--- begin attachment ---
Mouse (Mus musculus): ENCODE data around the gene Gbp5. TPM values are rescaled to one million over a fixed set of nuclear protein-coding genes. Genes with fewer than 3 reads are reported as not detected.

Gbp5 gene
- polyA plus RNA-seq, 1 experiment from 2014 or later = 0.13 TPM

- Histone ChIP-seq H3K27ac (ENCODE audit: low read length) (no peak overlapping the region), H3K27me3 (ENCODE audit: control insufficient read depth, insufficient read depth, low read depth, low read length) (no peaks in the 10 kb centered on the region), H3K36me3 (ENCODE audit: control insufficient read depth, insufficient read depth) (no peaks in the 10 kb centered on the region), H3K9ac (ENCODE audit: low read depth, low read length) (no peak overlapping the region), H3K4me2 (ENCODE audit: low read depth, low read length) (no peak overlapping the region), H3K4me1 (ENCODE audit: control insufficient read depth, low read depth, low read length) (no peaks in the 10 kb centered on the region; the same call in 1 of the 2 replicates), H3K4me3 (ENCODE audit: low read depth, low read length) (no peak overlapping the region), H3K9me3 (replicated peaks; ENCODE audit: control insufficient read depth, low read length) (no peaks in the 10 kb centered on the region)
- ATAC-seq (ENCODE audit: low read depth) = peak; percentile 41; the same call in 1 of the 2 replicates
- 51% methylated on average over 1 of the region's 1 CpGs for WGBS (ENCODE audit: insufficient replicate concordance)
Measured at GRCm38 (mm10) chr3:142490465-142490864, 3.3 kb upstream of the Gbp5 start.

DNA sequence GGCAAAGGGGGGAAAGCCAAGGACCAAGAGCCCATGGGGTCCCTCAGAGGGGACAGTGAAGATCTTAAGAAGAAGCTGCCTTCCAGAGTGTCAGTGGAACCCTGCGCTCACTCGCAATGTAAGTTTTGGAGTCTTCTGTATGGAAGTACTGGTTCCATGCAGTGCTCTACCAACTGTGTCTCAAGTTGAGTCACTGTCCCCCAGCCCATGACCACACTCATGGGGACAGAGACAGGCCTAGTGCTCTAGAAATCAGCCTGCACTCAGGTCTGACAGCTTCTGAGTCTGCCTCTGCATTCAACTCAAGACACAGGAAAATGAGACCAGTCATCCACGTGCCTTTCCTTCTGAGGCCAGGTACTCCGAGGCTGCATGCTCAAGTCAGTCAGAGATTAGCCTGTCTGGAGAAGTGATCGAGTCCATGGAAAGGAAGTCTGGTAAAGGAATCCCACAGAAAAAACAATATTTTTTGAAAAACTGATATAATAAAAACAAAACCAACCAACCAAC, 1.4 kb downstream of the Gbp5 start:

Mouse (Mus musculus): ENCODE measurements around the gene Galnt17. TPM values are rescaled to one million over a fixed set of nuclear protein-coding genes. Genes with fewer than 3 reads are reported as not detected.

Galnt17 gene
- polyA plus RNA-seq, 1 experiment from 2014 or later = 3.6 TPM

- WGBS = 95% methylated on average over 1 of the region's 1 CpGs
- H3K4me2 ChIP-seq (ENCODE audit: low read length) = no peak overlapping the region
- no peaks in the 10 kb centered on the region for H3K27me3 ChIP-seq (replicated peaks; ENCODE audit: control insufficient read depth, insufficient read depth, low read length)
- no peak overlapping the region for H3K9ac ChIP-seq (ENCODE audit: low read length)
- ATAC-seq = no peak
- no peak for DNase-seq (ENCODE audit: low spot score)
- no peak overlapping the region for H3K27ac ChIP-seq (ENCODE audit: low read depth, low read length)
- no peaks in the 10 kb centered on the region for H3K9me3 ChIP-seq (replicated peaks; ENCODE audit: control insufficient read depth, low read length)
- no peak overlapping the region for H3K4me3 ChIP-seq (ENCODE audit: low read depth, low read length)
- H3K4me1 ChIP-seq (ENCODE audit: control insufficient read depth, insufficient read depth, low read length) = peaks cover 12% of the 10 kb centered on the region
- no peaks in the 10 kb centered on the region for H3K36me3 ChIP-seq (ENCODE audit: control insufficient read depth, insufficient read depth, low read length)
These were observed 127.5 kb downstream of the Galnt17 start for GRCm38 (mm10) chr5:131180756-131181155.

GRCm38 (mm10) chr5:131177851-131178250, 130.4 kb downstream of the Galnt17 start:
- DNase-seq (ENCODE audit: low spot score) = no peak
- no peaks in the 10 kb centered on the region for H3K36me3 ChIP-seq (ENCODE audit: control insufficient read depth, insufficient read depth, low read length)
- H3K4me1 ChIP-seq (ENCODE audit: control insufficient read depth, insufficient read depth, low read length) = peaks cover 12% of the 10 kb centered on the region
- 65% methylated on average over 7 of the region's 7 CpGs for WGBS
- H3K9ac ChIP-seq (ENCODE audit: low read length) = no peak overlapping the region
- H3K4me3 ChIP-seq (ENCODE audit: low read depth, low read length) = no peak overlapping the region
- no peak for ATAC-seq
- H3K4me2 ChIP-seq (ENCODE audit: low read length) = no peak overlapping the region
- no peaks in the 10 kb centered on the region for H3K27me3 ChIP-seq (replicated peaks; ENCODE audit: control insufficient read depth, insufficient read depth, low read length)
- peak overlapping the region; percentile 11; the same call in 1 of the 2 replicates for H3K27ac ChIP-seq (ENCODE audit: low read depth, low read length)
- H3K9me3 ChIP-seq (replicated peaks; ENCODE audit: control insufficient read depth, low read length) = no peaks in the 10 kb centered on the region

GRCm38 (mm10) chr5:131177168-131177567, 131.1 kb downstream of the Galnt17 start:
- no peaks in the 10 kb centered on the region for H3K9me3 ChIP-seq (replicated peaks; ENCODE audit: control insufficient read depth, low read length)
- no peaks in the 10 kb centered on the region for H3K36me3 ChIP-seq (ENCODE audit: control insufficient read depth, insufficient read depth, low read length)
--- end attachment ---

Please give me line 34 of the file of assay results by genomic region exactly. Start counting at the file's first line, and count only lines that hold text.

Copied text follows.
- peak overlapping the region; percentile 11; the same call in 1 of the 2 replicates for H3K27ac ChIP-seq (ENCODE audit: low read depth, low read length)